- August 18. (1787), The Debates in the Several State Conventions on the Adoption of the Federal Constitution [Elliot's Debates, Vol. 5]
Then what of our Right Mr. Madison?
Hmmm, that seems to flow flawlessly with the
"The claims of justice, both on one side and on the other, will be in force, and must be fulfilled; the rights of humanity must in all cases be duly and mutually respected; whilst considerations of a common interest, and, above all, the remembrance of the endearing scenes which are past, and the anticipation of a speedy triumph over the obstacles to reunion, will, it is hoped, not urge in vain moderation on one side, and prudence on the other."
- James Madison, The Federalist No. 43, Jan. 23, 1788.
preamble to the Bill of Rights;
"The Conventions of a number of the States having, at the time of adopting the Constitution, expressed a desire, in order to prevent misconstruction or abuse of its powers, that further declaratory and restrictive clauses should be added, and asextending the ground of public confidence in the Government will best insure the beneficent ends of its institution;"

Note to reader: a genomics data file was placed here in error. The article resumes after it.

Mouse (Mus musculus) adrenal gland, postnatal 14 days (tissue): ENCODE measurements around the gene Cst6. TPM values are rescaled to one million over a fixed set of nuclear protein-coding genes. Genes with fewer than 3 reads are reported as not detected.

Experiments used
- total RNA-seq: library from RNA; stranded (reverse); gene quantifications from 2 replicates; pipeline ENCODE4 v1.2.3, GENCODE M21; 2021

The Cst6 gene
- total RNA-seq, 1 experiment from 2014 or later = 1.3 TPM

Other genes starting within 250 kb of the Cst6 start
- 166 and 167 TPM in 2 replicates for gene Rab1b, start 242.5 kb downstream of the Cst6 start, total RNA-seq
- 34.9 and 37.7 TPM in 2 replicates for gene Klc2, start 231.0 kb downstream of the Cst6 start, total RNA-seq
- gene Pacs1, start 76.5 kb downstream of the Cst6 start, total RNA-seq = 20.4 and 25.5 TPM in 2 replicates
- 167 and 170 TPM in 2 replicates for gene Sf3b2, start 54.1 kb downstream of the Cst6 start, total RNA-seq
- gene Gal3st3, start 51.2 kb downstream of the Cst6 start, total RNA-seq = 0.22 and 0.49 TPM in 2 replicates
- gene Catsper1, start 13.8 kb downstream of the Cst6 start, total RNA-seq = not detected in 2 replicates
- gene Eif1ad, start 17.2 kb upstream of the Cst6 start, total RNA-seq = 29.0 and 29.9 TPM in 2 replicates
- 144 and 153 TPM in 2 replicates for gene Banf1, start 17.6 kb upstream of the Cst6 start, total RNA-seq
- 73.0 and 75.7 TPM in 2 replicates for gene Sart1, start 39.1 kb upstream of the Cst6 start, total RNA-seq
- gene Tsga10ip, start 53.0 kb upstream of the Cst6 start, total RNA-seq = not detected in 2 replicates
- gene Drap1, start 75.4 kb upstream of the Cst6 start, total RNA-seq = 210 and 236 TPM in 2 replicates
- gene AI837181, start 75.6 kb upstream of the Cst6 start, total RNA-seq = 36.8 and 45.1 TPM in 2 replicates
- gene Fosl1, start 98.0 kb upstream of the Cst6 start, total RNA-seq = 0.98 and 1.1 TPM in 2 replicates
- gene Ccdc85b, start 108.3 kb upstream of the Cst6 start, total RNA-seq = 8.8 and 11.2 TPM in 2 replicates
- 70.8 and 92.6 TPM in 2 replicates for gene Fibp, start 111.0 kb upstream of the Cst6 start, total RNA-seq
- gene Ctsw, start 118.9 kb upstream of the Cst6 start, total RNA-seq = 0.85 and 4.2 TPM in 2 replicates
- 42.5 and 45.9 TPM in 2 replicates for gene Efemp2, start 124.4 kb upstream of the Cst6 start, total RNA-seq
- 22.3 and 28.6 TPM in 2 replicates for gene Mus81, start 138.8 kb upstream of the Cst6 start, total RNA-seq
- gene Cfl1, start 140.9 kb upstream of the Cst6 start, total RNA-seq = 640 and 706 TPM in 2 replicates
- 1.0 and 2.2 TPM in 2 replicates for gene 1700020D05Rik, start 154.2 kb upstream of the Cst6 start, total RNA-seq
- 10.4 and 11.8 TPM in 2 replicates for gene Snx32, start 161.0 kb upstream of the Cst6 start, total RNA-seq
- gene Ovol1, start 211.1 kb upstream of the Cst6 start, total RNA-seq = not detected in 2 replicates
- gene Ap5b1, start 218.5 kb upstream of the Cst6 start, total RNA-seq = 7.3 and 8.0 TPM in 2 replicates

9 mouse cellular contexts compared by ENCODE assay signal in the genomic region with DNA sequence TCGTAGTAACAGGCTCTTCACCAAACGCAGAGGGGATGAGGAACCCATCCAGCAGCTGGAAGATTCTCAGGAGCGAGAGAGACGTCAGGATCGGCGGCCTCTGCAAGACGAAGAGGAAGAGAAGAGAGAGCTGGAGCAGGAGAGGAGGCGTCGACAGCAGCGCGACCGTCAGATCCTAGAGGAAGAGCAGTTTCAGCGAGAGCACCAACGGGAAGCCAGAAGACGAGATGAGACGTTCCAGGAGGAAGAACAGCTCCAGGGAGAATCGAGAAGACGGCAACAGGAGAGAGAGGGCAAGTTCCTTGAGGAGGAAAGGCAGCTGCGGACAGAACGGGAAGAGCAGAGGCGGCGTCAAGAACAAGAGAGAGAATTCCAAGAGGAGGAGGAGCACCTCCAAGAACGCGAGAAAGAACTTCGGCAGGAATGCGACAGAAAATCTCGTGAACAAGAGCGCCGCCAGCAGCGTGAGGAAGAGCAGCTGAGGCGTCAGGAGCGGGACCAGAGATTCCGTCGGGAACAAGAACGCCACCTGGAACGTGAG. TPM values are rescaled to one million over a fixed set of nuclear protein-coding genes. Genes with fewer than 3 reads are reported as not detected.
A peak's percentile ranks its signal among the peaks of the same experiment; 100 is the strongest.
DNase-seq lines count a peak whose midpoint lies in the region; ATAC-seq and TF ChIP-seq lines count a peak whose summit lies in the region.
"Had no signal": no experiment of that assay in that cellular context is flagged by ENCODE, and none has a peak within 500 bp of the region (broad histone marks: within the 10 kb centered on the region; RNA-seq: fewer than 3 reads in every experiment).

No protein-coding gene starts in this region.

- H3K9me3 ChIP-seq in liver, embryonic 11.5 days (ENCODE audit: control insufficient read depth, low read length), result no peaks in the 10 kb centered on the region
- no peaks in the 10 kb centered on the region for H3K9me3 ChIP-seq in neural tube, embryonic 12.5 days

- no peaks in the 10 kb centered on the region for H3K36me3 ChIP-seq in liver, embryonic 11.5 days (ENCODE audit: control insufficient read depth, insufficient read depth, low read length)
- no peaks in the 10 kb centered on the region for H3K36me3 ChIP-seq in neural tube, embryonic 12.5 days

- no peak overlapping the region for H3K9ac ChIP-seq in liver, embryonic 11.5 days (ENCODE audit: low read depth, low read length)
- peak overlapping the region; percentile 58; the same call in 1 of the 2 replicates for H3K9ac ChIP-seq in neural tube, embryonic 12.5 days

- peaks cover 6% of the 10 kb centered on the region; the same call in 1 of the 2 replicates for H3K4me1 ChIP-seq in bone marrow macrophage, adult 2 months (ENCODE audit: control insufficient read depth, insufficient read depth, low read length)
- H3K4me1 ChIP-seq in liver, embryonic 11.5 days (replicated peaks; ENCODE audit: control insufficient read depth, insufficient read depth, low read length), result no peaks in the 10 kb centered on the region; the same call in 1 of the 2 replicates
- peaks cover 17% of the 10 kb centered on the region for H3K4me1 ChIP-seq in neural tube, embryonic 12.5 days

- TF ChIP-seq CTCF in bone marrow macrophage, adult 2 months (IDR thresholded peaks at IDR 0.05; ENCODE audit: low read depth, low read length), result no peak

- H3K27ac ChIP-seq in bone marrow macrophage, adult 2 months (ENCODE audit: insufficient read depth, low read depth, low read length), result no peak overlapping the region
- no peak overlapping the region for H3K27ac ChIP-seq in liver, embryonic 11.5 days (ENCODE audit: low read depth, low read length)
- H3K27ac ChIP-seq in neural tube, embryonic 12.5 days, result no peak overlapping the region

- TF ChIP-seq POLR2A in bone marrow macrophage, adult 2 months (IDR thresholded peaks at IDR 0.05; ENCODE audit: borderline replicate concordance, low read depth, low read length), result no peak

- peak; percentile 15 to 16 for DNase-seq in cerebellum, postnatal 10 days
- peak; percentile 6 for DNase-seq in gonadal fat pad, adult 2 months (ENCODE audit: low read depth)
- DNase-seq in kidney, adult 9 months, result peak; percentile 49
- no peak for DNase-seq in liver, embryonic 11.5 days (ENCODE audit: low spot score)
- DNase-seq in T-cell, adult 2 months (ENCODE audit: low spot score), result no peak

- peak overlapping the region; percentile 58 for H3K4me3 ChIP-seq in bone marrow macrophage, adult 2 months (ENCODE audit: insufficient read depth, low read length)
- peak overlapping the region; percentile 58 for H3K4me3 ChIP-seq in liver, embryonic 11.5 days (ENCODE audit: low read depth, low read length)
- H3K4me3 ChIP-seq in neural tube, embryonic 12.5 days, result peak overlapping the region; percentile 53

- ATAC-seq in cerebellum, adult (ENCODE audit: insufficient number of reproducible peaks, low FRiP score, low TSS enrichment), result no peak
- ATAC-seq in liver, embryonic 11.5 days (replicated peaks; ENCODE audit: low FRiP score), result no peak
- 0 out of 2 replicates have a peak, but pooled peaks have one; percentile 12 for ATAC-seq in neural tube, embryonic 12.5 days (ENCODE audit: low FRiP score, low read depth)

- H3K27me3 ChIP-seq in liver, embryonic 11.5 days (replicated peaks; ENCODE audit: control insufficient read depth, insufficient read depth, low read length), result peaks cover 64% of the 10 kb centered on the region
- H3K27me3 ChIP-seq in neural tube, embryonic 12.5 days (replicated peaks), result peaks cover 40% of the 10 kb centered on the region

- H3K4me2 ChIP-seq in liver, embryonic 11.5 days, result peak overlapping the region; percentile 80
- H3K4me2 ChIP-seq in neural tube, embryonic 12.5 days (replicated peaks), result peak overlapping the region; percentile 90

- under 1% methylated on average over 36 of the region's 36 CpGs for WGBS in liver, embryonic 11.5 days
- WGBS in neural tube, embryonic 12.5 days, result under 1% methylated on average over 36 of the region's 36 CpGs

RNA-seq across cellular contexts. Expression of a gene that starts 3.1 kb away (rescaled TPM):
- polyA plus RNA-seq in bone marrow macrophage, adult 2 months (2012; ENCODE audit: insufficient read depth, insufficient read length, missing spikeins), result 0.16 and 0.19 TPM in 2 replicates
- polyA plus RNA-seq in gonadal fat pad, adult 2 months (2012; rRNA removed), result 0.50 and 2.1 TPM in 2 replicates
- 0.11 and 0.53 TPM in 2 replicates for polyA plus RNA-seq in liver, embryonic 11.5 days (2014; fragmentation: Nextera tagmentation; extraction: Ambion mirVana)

"Resolved, by the Senate and House of Representatives of the United States of America, in Congress assembled, two-thirds of both Houses concurring, that the following articles be proposed to the Legislatures of the several States, as amendments to the Constitution of the United States; all or any of which articles, when ratified by three-fourths of the said Legislatures, to be valid to all intents and purposes as part of the said Constitution, namely:"
A well regulated militia, being necessary to the security of a free state,
the right of the people to keep and bear arms, shall not be infringed.
Thank you Mr. Madison!